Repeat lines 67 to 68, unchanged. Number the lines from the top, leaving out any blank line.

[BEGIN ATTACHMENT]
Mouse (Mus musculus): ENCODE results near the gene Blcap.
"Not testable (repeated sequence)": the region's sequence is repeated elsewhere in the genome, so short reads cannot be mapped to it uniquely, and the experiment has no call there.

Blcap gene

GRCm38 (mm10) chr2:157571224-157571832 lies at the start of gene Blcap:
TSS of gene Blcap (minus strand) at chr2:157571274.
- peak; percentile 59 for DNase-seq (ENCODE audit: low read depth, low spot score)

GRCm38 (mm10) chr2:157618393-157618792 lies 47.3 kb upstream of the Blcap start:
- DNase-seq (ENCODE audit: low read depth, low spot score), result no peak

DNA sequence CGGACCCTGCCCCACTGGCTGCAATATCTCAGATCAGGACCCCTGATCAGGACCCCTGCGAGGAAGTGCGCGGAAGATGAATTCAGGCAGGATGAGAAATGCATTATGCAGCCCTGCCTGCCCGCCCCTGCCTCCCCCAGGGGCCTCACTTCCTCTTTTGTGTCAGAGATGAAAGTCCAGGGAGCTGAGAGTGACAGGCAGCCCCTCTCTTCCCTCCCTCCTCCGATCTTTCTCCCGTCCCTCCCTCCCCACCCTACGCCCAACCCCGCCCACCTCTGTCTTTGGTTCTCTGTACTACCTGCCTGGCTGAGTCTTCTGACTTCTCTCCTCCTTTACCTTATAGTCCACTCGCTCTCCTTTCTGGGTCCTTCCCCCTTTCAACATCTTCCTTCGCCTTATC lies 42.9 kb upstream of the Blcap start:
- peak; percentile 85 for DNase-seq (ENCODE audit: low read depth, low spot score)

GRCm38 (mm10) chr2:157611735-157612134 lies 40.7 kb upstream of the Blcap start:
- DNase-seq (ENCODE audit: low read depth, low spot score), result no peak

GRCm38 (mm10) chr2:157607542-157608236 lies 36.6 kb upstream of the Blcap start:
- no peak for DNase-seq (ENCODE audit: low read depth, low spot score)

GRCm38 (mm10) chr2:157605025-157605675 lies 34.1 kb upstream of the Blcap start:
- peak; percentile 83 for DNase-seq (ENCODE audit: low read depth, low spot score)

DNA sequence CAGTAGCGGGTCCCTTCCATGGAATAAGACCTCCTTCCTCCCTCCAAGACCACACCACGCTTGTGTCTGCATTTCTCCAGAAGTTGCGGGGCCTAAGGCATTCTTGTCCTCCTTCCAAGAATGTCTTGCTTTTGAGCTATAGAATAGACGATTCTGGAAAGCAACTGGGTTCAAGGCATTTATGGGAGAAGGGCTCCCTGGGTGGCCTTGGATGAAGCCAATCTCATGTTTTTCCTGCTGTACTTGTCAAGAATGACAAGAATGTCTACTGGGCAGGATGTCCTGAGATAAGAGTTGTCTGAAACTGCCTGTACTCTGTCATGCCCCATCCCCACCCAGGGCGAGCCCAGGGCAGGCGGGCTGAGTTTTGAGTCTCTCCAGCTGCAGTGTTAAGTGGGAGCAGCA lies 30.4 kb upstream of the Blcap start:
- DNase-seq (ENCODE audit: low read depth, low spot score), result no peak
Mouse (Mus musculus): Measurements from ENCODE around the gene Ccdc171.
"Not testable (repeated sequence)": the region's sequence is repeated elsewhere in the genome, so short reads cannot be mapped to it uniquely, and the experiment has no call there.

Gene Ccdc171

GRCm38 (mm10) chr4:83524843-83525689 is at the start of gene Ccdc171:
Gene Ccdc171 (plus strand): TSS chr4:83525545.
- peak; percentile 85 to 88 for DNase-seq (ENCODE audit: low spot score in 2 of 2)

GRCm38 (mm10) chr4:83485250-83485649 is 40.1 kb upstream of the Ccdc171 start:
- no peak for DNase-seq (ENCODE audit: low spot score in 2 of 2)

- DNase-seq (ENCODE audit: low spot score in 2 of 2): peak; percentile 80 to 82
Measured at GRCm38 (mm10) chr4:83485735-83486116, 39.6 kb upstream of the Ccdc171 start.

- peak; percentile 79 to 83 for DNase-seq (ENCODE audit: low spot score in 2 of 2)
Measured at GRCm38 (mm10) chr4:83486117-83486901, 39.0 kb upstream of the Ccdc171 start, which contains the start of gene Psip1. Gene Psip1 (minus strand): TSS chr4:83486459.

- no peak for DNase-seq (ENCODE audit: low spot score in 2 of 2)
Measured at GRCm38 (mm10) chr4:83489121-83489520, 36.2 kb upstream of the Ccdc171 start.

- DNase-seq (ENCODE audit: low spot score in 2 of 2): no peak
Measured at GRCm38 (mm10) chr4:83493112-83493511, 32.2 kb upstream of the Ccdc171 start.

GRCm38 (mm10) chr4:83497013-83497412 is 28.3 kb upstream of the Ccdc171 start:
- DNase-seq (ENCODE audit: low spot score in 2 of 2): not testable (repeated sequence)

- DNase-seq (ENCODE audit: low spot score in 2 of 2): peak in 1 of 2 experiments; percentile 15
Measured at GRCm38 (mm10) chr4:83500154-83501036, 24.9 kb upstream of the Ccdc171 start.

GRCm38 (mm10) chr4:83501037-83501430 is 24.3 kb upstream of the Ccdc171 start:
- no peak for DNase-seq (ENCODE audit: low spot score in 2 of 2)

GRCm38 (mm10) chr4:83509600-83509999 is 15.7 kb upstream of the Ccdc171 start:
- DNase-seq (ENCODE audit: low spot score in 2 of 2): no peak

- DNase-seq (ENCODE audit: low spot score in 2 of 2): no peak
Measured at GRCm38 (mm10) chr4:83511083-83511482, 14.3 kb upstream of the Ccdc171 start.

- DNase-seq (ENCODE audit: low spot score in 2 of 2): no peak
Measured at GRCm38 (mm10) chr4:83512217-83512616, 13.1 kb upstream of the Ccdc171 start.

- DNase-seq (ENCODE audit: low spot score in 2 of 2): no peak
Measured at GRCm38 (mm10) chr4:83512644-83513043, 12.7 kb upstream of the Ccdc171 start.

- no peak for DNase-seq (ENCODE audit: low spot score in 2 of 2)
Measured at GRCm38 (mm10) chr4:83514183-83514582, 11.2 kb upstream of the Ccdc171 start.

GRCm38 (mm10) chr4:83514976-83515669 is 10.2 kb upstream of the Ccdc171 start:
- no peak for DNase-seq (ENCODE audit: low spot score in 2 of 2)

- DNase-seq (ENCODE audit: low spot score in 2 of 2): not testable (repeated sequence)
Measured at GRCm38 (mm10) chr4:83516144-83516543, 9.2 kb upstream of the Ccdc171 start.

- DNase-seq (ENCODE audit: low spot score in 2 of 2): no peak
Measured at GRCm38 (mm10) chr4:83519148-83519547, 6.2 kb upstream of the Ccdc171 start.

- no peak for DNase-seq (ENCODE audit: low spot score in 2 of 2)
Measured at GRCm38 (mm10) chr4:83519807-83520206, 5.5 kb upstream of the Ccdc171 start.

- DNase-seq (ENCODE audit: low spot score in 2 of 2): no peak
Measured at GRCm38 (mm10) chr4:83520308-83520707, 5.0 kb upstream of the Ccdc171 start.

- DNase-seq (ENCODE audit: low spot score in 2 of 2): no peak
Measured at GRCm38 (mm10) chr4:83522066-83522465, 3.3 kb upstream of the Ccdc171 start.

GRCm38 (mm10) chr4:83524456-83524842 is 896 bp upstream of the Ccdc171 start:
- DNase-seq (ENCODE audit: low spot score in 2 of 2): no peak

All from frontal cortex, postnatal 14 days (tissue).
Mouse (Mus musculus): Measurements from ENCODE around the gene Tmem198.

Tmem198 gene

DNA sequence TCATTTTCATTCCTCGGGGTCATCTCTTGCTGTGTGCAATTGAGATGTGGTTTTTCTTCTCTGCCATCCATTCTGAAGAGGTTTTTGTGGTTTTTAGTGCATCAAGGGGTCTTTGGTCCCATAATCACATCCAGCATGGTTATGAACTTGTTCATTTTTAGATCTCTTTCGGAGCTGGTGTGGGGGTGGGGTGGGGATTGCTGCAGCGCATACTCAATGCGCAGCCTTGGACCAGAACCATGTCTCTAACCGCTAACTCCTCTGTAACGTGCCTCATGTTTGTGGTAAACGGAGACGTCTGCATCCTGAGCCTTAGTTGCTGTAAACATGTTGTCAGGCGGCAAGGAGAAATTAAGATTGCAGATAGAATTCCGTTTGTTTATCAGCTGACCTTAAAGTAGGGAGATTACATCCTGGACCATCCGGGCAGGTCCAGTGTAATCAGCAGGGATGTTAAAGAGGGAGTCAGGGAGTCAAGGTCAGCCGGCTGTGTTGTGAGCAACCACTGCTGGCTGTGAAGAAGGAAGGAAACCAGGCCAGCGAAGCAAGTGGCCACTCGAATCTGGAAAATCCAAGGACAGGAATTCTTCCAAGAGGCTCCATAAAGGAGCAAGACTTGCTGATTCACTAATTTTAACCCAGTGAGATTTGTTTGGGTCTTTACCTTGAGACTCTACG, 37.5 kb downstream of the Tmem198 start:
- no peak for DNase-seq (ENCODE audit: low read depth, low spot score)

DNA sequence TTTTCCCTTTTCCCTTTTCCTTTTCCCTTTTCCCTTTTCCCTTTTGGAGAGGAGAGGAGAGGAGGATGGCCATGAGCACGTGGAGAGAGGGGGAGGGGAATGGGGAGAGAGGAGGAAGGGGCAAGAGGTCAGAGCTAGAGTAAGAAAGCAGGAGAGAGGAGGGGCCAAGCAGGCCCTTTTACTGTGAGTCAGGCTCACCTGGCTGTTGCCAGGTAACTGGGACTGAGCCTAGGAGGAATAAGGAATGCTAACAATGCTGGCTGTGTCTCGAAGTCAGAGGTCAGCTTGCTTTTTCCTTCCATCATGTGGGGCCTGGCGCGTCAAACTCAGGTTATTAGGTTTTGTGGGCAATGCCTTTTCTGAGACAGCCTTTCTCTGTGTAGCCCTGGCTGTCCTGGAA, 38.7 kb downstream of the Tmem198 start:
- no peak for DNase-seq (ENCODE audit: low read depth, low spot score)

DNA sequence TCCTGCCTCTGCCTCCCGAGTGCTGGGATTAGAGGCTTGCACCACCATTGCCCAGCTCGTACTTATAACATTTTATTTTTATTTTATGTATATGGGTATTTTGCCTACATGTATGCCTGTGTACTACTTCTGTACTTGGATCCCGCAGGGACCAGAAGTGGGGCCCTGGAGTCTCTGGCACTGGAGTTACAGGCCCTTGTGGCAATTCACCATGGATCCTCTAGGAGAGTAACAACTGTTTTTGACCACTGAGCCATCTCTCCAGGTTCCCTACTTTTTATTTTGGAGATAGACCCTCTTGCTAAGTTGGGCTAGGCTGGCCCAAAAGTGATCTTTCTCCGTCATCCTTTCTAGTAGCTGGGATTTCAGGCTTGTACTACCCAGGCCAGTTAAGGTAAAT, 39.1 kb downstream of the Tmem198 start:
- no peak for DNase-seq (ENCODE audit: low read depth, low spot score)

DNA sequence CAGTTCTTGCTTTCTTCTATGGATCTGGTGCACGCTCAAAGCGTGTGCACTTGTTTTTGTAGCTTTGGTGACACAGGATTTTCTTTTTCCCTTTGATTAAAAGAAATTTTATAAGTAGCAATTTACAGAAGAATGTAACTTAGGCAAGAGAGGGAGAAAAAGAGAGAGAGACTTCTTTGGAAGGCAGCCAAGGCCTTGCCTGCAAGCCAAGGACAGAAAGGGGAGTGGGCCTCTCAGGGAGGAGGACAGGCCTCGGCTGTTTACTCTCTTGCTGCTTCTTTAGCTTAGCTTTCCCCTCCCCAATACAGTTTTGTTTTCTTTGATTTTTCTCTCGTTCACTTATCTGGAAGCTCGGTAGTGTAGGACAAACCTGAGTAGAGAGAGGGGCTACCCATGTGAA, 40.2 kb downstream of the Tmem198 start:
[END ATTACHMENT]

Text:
Tmem198 gene

DNA sequence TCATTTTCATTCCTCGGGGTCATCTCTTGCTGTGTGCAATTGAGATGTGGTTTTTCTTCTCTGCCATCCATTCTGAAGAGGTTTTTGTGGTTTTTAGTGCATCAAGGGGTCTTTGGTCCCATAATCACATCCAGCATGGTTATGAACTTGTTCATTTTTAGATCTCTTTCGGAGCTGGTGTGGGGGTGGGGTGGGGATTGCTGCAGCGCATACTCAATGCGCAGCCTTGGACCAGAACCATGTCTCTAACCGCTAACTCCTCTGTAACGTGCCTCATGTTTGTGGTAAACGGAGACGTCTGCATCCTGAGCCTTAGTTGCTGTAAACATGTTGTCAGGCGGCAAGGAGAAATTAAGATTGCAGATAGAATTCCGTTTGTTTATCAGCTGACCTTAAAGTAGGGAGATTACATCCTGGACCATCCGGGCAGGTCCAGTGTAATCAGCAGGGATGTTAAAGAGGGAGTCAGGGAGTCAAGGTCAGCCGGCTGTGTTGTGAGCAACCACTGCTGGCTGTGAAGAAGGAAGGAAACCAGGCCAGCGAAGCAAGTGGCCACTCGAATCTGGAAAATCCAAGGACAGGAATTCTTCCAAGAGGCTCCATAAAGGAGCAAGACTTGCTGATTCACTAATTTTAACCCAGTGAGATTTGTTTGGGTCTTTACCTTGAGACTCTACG, 37.5 kb downstream of the Tmem198 start: